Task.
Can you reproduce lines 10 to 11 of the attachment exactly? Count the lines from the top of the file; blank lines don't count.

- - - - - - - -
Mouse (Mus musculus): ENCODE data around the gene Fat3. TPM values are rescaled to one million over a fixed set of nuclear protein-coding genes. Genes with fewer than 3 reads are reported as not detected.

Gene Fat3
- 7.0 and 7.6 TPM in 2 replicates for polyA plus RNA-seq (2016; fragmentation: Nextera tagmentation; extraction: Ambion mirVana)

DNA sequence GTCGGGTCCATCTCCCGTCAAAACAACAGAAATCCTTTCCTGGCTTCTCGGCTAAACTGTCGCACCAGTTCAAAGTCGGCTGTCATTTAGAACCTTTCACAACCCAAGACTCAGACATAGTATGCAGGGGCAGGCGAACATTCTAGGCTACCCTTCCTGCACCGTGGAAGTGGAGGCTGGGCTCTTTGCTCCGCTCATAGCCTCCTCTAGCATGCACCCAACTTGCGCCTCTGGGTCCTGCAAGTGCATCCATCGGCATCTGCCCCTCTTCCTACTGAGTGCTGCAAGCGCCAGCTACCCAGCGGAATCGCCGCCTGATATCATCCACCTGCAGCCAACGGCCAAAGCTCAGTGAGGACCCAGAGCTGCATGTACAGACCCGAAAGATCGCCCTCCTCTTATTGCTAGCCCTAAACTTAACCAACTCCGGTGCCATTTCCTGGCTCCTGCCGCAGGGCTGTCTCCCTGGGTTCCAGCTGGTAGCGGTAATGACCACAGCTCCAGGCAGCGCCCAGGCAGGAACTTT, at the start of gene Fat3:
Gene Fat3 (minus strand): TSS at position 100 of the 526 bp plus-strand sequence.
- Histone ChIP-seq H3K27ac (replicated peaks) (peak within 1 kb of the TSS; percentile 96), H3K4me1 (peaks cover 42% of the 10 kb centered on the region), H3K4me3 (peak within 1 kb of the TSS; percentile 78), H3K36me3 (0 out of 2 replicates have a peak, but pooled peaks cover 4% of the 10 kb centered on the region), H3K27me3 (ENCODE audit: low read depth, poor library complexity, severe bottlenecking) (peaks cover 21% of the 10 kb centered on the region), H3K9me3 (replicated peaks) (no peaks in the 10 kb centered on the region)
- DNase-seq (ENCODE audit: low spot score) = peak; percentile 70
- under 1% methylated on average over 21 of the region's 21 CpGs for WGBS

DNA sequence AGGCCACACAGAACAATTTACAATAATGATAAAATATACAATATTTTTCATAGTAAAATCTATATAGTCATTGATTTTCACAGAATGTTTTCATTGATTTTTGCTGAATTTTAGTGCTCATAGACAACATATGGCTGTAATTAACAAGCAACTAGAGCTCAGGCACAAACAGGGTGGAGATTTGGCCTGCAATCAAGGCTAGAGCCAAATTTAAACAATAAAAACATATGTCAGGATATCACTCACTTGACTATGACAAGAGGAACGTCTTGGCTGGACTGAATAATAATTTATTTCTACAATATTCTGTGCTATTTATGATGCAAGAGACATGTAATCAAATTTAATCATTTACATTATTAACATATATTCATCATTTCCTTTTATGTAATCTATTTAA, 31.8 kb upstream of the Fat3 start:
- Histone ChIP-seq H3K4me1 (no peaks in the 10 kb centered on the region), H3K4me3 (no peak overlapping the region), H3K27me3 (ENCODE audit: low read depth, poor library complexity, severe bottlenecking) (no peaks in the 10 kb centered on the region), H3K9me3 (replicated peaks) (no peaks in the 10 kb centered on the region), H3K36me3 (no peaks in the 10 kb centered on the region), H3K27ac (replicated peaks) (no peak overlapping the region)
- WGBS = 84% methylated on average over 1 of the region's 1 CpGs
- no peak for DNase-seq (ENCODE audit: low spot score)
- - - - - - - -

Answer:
- Histone ChIP-seq H3K4me1 (no peaks in the 10 kb centered on the region), H3K4me3 (no peak overlapping the region), H3K27me3 (ENCODE audit: low read depth, poor library complexity, severe bottlenecking) (no peaks in the 10 kb centered on the region), H3K9me3 (replicated peaks) (no peaks in the 10 kb centered on the region), H3K36me3 (no peaks in the 10 kb centered on the region), H3K27ac (replicated peaks) (no peak overlapping the region)
- WGBS = 84% methylated on average over 1 of the region's 1 CpGs